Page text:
Architect’s delight at monument listing
PUBLISHED: 09:32 17 October 2010
Archant © 2010
THE architect behind a Great Yarmouth memorial dedicated to war heroes has spoken of his thrill at finding out the monument had been listed.
Pat Page, 79, discovered when reading last week’s Mercury that the tribute to Far East Prisoners of War (FEPOW) memorial on the seafront he had been involved in designing had been made a grade II building.
The Yarmouth man said: “It took my breath away when I found out. I mean, how many living architects get to see their designs listed? I was like a dog with two tails.”
Pat was fresh out of training and working at HR Lister architects on King Street when he was first given the intimidating brief in 1956.
“I was buzzing with ideas having finished my first set of exams, and it was a great honour to be given the chance to do something like that.”
But it was by working alongside those who knew best how to pay tribute to their fallen friends that he was able to make something that stood the test of time.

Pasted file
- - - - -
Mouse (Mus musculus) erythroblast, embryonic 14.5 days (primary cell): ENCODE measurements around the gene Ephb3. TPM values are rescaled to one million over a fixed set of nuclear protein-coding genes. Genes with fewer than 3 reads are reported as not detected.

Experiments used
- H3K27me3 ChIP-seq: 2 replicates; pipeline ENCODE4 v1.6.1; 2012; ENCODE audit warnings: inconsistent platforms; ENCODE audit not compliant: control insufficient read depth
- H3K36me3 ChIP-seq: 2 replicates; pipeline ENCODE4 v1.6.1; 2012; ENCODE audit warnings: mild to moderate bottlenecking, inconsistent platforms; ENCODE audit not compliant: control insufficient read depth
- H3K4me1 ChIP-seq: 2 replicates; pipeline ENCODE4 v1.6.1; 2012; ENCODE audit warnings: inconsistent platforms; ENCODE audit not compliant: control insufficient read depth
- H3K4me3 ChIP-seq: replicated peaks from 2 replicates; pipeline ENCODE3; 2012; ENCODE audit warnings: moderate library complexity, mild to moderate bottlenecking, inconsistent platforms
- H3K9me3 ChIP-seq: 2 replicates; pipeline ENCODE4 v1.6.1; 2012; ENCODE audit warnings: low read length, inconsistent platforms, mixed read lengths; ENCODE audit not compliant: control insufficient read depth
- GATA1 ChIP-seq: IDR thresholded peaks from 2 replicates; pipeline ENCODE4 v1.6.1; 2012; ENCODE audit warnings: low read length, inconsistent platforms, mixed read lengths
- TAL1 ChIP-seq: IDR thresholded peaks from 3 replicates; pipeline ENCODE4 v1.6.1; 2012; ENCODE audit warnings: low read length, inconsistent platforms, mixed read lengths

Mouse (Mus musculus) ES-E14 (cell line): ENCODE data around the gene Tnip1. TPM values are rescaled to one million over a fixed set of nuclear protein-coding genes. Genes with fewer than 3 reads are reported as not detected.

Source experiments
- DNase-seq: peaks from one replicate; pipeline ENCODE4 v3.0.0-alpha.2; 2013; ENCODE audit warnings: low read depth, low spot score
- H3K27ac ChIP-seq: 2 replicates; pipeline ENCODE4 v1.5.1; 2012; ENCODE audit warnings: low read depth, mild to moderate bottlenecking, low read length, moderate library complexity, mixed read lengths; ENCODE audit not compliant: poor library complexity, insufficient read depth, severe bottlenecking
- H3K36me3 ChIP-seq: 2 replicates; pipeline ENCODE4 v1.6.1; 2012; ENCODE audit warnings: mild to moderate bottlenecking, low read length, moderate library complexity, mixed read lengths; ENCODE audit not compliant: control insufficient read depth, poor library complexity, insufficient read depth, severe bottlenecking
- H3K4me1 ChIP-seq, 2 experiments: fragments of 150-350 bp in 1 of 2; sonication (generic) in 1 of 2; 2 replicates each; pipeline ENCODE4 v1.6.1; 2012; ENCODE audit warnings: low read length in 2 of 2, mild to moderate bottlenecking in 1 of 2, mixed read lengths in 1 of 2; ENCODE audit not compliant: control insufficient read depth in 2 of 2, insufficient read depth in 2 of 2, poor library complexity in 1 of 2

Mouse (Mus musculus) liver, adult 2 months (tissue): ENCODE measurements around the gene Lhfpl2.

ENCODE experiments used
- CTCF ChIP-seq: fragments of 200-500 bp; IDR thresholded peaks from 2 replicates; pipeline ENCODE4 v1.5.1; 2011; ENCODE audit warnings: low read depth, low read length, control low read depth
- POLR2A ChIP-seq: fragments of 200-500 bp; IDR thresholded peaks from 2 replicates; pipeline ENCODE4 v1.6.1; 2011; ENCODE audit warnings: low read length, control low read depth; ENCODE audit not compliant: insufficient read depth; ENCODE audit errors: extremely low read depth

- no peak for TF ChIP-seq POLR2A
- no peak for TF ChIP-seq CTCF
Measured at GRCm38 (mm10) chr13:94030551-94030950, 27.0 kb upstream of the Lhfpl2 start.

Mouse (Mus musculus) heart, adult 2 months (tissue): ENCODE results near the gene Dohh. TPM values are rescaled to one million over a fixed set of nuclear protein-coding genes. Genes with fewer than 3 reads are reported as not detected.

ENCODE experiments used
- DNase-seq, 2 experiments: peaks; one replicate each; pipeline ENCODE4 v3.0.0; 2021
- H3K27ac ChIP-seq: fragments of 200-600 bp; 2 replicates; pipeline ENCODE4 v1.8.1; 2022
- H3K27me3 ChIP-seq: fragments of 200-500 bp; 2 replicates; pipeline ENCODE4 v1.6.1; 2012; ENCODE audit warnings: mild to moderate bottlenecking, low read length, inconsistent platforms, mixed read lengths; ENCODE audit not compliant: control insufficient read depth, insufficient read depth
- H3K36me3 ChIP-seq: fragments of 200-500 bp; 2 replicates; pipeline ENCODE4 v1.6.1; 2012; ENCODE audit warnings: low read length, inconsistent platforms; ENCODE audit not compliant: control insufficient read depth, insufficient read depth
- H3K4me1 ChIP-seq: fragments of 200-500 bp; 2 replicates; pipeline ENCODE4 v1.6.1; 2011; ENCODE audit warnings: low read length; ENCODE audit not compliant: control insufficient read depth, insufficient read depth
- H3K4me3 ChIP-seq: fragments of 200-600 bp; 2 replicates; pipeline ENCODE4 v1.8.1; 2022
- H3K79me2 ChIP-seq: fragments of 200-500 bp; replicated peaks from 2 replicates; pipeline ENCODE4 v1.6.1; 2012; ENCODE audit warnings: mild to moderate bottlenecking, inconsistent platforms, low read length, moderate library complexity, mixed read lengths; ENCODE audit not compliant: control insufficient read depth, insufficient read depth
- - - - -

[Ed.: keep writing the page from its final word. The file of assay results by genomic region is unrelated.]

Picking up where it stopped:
His boss Jim Lister told him that some of those who had survived harrowing ordeal of the Japanese second world war prison camps would be along to give him advice on what was required.
“They were a formidable group, and four of them came into our office and knew exactly what they wanted. They had gone through hell and they had such camaraderie between them.
“It had to be something simple that would stay in people’s minds, and they couldn’t have picked a better spot. It was daunting though, because it had to be imposing without sticking out like a sore thumb.”
Together, they drew up plans for a the memorial, which is one of only 13 in Britain to take the form of a clock tower.
Using tracing paper and going through redesign after redesign, Pat worked intensely for a week on making sure the height and width were perfect before finally submitting the plans to the local council.
And yet it was two years before he was able to see his vision made real.
Pat, who went on to design Great Yarmouth Library while working for the council later in his life, was drafted in, in April 1957, to design railways and ports around the country. Now, having seen the parade area around the memorial change beyond recognition over more than half a century, he is thrilled it remains as respected today as it was when first built.
He added: “I took a friend of mine to see it the other day and I was staggered how well it has been maintained. There’s a wonderful garden around it too – it’s incredible.”